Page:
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Coal in ‘Freefall’ as New Power Plant Construction Dives by Two-Thirds – March 23, 2017

Report says move to cleaner energy in China and India is discouraging the building of coal-fired units

The amount of new coal power being built around the world fell by nearly two-thirds last year, prompting campaigners to claim the polluting fossil fuel was in freefall.

The dramatic decline in new coal-fired units was overwhelmingly due to policy shifts in China and India and subsequent declining investment prospects, according to a report by Greenpeace, the US-based Sierra Club, and research network CoalSwarm.

photo of oman solarPhoto by Coal Power Plant According to a new report, new coal power plant construction starts declined dramatically last year largely due to policy shifts in China and India.

The report… more

by: The Guardian

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The Fossil Fuel Industry’s Quiet Colonization of American Academia – March 14, 2017

Corporate capture of academic research by fossil fuel interests is a threat to tackling climate change

On February 16, the Harvard Kennedy School’s Belfer Center hosted a film screening of the "Rational Middle Energy Series." The university promoted the event as “Finding Energy’s Rational Middle” and described the film’s motivation as “a need and desire for a balanced discussion about today’s energy issues.”

photo of BP and BerkeleyPhoto by Joe HallFrom Harvard to UC Berkeley, fossil fuel interests have colonized nearly every nook and cranny of energy and climate policy research in American universities.

Who can argue with balance and rationality? And with Harvard’s stamp of approval, surely the information presented to students and the… more

by: The Guardian

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UN Experts Denounce ‘Myth’ that Pesticides Are Necessary to Feed the World – March 7, 2017

New report warns of catastrophic consequences for the environment and human health and blames manufacturers for ‘systematic denial of harms’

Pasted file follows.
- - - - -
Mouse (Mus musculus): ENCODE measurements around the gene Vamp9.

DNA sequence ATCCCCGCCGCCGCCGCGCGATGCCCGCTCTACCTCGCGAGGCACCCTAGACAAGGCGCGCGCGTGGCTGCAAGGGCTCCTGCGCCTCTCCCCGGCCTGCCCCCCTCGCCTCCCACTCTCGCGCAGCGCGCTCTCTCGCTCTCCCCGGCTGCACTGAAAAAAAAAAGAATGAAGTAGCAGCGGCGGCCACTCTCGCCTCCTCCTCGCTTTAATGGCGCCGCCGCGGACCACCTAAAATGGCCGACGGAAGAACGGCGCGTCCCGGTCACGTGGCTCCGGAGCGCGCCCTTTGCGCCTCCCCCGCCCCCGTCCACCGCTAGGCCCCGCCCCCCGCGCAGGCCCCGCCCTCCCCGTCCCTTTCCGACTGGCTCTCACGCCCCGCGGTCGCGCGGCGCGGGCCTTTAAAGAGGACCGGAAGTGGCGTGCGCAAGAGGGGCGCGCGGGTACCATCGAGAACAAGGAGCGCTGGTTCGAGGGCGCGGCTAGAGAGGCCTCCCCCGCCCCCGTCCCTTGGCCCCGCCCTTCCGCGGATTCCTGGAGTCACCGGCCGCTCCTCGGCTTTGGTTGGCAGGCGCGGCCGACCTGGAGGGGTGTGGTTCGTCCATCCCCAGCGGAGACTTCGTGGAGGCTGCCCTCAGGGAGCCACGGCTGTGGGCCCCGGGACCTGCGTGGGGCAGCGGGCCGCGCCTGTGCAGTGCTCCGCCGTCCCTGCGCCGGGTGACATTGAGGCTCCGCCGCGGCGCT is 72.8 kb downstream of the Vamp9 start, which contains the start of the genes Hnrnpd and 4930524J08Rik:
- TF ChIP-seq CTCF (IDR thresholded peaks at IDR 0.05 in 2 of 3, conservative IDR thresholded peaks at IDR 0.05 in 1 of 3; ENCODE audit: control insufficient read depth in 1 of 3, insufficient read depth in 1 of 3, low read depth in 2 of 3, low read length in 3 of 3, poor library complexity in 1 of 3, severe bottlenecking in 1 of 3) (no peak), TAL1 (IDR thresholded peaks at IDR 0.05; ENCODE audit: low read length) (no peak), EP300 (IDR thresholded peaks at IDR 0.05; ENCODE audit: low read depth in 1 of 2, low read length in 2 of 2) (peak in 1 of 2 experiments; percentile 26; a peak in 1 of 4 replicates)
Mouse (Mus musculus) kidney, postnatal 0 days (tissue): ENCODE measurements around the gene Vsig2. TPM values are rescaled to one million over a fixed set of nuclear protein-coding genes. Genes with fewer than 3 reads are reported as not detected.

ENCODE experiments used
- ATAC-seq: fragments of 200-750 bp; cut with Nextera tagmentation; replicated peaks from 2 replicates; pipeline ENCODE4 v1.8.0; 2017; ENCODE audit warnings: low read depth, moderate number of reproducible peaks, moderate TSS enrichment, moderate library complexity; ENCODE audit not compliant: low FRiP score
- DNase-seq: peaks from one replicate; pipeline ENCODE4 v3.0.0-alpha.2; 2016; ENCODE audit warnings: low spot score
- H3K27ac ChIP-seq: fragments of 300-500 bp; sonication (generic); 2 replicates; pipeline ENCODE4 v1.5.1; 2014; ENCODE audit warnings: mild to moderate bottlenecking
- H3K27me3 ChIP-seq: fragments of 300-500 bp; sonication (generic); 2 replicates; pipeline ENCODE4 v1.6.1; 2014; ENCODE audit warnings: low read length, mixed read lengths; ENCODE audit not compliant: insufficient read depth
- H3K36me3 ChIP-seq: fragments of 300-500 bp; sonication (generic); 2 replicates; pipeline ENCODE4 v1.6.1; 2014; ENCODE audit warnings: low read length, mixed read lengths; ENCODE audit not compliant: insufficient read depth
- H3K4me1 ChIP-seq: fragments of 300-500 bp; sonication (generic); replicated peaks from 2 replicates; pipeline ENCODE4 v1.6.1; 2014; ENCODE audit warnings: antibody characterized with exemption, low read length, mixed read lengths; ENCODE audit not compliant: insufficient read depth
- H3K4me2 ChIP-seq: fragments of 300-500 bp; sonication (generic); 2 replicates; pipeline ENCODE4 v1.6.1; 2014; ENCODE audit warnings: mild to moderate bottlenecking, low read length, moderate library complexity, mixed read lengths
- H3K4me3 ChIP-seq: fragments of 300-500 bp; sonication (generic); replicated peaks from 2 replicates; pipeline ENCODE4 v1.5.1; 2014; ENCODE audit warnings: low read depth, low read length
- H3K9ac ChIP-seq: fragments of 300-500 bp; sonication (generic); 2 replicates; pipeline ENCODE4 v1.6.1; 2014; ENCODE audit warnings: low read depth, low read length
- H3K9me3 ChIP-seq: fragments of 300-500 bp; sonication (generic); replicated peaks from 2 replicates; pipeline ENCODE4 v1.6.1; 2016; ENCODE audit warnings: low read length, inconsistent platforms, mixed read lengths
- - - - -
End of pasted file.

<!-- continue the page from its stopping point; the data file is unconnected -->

The idea that pesticides are essential to feed a fast-growing global population is a myth, according to UN food and pollution experts.

A new report, being presented to the UN human rights council on Wednesday, is severely critical of the global corporations that manufacture pesticides, accusing them of the “systematic denial of harms,” “aggressive, unethical marketing tactics,” and heavy lobbying of governments which has “obstructed reforms and paralyzed global pesticide restrictions.”

photo of pesticidesPhoto by IFPRI Images A farmer spreads pesticides in China. A new UN report denounces the the myth that pesticides are necessary to feed the world's population.… more

by: The Guardian

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Private Investor Divests $34.8m from Firms Tied to Dakota Access Pipeline – March 2, 2017

Norwegian sustainable investment manager Storebrand hopes action will encourage other investors to divest from project

Norway’s largest private investor is divesting from three companies tied to the Dakota Access pipeline, a small victory for the Standing Rock movement one week after the eviction of the main protest encampment.

Protestors at Standing RockPhoto by Leslie PetersonIn addition to the protest encampments, opponents of Dakota Access have waged divestment campaigns against the pipeline company, Energy Transfer Partners, using the slogan Defund DAPL.

Storebrand, a sustainable investment manager with $68bn in assets, sold off $34.8m worth of shares in Phillips 66, Marathon Petroleum Corporation, and Enbridge, the company announced Wednesday. The three companies are partial owners of the pipeline.

“We hope… more

by: The Guardian

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Shell Warned of Climate Change Danger in 1991 – February 28, 2017

Public information film unseen for years shows oil giant had clear grasp of global warming 26 years ago but hasn't acted accordingly, say critics

The oil giant Shell issued a stark warning of the catastrophic risks of climate change more than a quarter of a century ago in a prescient 1991 film that has been rediscovered.

However, since then the company has invested heavily in highly polluting oil reserves and helped lobby against climate action, leading to accusations that Shell knew the grave risks of global warming but did not act accordingly.

photo of ShellPhoto by Lee Jordan A rediscovered film from 1991 shows that Shell knew the grave risks of global warming more than a quarter-century ago.

Shell’s 28-minute film, called Climate of… more

by: The Guardian

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